You wrote: "In philosphy there are certain questions that are simply incapable of being answered, not because of lack of evidence, but because they cannot be answered by evidence." I wonder, can this quote itself be proven by evidence? If it can't be proven by evidence, is there another way it can be proven? The reason I ask is because if that quote can't be proven, then why do you believe it?

In your last sentence you wrote about your position that: "It doesn't require believing in a divine law giver." Can this quote be proven? If not, why do you believe it? If it can be proven, doesn't that contradict your other statement: "I work on a set of baseline assumptions that are unprovable ... ."

What I'm getting at is that you seem to be saying that certainty is not achievable, and yet you seem to assume that certainty is achievable when you say: "So, no I don't require theism to stand on my claims." Are you, then, really certain about that? Or do you believe it's possible to be certain about things that can't be proven?

Cheers.

AnoNick said...

Wow, that is a nice viewpoint: We can't judge atheism or theism from the opposing viewpoint, so the least we can demand is that they be self-consistent.

I believe my atheistic-scientific worldview (which is still forming... I'm a young chap) is self-consistent. I think theism doesn't meet the basic requirements of science, as it's theories are unfalsifiable. A scientific worldview requires atheism to be self-consistent. Either it assumes we cannot know what "made" the initial conditions and the fundamental natural laws, or that we'll know it, given enough time.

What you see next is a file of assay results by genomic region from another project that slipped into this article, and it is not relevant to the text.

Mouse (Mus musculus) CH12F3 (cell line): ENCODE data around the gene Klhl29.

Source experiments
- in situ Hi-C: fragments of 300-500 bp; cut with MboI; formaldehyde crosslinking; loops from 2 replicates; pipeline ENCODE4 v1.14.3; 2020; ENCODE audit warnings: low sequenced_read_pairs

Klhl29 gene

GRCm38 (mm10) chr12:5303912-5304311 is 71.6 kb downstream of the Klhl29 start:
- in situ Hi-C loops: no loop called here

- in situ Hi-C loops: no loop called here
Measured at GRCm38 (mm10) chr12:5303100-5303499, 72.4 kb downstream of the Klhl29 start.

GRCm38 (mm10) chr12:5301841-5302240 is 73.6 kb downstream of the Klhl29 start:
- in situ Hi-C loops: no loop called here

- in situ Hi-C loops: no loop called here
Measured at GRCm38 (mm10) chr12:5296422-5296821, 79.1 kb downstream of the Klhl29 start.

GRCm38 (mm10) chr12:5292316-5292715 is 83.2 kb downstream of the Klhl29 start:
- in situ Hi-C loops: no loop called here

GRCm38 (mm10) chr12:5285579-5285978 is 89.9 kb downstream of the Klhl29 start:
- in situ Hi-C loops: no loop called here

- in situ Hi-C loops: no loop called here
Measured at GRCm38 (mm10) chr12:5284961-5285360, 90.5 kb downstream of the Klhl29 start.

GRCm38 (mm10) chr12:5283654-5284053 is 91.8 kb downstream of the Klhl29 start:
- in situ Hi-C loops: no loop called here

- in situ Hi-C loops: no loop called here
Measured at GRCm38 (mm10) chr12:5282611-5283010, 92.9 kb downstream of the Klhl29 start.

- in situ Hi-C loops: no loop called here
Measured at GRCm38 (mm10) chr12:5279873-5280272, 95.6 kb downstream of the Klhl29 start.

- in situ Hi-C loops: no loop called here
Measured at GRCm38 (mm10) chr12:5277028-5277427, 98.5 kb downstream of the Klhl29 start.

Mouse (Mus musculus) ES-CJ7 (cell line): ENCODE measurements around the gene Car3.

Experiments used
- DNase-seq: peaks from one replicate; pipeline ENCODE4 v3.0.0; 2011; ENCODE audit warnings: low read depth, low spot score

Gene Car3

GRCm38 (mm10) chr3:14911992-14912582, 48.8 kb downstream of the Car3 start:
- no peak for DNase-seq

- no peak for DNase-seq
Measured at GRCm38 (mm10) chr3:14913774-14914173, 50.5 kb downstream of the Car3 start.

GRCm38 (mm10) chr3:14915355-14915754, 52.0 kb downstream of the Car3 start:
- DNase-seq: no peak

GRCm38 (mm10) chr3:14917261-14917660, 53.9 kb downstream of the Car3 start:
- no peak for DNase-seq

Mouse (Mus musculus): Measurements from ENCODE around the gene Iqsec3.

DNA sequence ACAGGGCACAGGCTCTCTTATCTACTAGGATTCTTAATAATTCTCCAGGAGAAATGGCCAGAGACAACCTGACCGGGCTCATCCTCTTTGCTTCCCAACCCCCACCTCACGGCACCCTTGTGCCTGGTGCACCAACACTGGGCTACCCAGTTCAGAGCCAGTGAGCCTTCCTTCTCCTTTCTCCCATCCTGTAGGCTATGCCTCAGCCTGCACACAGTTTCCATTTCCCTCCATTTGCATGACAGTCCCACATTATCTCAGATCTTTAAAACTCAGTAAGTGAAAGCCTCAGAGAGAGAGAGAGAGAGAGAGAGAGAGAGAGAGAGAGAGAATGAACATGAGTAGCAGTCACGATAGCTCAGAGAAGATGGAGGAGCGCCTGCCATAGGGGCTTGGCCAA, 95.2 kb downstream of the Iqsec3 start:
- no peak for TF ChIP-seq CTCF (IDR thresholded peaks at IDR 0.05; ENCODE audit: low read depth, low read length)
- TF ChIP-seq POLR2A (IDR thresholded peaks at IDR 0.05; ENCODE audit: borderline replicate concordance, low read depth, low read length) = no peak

Right and Wrong follow from the necessity of living peacefully in a society. I don't know if it has been worked out/disproven, but I hope that social structure explains our concepts of right and wrong, and how they vary over space/time.

People also have different definitions of "God", and if you let God stand for the initial conditions themselves, then I'm a theist. But it is still a matter of ongoing research if the laws of physics were a necessary product of the laws of logic.

About theism, I'm not sure it "explains" Right and Wrong, because there are several unproven assumptions made there: that there is a hell for the sinful, that what is said in religious books is the true nature of Right and Wrong. But why need those two assumptions be true.

A rather long comment, but I want to insert a final word about self-consistency: self-consistency itself isn't the only requirement for a worldview. I can form a worldview that nothing actually exists and we're all living in a virtual simulation, etc. But that worldview, however consistent it is, has no real explanatory power for reality. Why don't I float in the air? Because the rules of the virtual simulation ordain that. One might object science says the same thing, but then science discards the unnecessary (and unfalsifiable) hypothesis of being in a virtual simulation.

Sorry for the length of the comment (and, if you find it to be so) for posting crap. :)

Peter said...

Hello AnoNick.

Just a couple of questions before I proceed any further in discussing this with you.

You wrote: A scientific worldview requires atheism to be self-consistent. Either it assumes we cannot know what "made" the initial conditions and the fundamental natural laws, or that we'll know it, given enough time.